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How to Study Smart Not Hard

by Chetna Vasishth

What if I told you that you could cover twice as much in half the time and be much more effective.

In this article I am going to tell you How to Study Smart, not hard with 10 scientifically proven techniques

10 Scientifically Proven Techniques


1. Study in Chunks

The Pomodoro technique says that you should study in chunks of 25 minutes, take a five-minute break, repeat this three times and finally, take a longer break. 25 minutes is just a suggested number, you could find your own perfect chunk of time by using a timer. Now chances are that you will not be able to finish revising a complete topic in this period of 25 minutes, and that is great because it will activate the Zeigarnik effect which basically says that the brain remembers incomplete or unfinished tasks and tends to forget completed tasks.


2. 20% Read 80% Recite

Sometimes we just read and read all day. From one subject to the next, we keep reading. And the brain is totally bored, so it stops retaining anything. Here’s a study smart technique – Read something, ask yourself a question, answer the question without looking at the book, in your own words and connect the information to something else. The perfect ratio is 20% Read and 80% Recite. Examples – always look for your own real-life examples to understand every concept, but make sure you check with the teacher on the relevance of your examples

3. Spaced Repetition

instead of studying a single topic for the entire day, how about you read and understood one single concept and then switched topics? And then came back later, next day maybe, and quickly went over that and then worked on a second concept. Repeating the same thing over time will be a better way to cement the learning, rather than spending lots and lots of time in one go. Also varying the topics and even subjects sometimes helps you in interlinking concepts which is a great way to solidify your understanding


4. Notes

One huge time saving tip is to look over your notes within minutes of the class getting over. Just browse the pages, add stuff that is still stuck in your mind but you didn’t have time to write and this is a really smart study tip5

The Best Note-Taking Methods

5. Study like a teacher

instead of studying like a student and trying to remember all the information, study as though you have to teach someone. This will help you think about the important questions from each topic and also teaching someone helps us in understanding things better. The smart study formula is Teach – Test – Mix. Which means, teach someone, take frequent practice tests and mix up the topics. And if you can’t find anyone to teach, teach your pet or stuffed toy

6. SQ3R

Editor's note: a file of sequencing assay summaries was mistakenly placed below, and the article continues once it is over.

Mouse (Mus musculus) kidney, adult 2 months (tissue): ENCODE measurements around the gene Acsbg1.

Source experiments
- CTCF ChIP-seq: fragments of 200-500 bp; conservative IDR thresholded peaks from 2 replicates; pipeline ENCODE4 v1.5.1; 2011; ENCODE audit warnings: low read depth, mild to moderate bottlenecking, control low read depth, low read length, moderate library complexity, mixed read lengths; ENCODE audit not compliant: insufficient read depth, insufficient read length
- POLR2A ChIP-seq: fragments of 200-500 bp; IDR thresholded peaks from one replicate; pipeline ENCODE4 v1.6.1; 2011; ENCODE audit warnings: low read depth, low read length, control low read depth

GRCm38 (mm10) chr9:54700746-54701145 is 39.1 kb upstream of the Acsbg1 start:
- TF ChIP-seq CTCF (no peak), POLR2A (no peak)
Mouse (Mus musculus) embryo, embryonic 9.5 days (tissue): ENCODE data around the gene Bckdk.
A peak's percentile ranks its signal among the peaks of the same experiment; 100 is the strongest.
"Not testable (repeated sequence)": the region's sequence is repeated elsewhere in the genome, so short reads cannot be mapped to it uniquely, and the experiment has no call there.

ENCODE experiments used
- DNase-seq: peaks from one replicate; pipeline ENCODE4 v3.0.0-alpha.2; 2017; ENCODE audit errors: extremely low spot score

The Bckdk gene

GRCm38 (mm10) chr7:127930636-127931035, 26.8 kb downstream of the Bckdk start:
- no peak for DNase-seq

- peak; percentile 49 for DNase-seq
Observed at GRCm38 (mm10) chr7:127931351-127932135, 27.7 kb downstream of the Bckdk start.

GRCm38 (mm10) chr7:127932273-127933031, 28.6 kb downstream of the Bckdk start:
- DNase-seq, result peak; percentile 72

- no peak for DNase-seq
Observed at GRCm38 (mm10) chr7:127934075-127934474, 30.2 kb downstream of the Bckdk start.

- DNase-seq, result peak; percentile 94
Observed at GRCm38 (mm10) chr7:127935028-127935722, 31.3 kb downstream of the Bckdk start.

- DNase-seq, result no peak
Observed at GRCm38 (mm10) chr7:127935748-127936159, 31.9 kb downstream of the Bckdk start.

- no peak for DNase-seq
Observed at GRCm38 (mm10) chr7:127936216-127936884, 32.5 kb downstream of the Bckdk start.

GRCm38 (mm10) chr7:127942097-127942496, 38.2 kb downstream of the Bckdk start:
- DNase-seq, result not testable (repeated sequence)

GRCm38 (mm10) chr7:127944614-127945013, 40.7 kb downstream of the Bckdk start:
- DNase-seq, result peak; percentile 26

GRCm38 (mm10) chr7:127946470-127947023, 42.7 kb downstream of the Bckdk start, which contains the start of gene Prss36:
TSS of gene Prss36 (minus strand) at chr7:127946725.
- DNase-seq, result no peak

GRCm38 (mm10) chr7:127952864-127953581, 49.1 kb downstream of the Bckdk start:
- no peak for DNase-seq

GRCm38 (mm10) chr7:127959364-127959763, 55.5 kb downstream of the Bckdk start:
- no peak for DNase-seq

Smart Study tip to get the most of your textbook. First survey the chapter, browse the pages, then look at the questions at the end of the chapter. After that Read, Recite and Review. Read and Recite is back to tip no. 3. This will help you get the most out of the content in the least amount of time

7. Mnemonics

Here are some ideas of mnemonics and in addition you can use acronyms, coined sayings or image associations and the smart study tip here is that the weirder the image, the better. An example of a coined saying is when you’re trying to remember the order of taxonomic rank – King Phillip Came Over For Great Spaghetti – Kingdom, Phylum, Class, Order, Genus Species OR SOHCAHTOA in Trigonometry meaning Sin = Opp/Hyp, Cos = Adjacent/Hyp and Tan = Opp / Adjacent

8. Place 

Some people like to study in a fixed place and some like to vary the place. Try to figure out your own type and use that to your advantage. Some people like to sit in one place whereas some others like to pace up and down or just be more active.


9. Time table

There is no tip smarter than planning. Plan your week, plan your day. Sometimes plan down to the last hour and you will be amazed at how productive you can become just because your brain knows what to do next and for how long. We have some great time tables before exams and a perfect time table for school and college students

10. Sleep

One big question people ask is – should I study at night or wake up early. A good REM sleep is the best food for the brain. Which means sleeping about 7.5 hours every day and no all nighters before exams. The best time to sleep is between 11 pm and 7 am. Research has shown that if you have a theory exam the next day you will benefit from going to bed early the previous night. You may think that you could study instead of ‘wasting time’ sleeping, but it has been scientifically proven that lack of sleep can cause more damage than not studying would.

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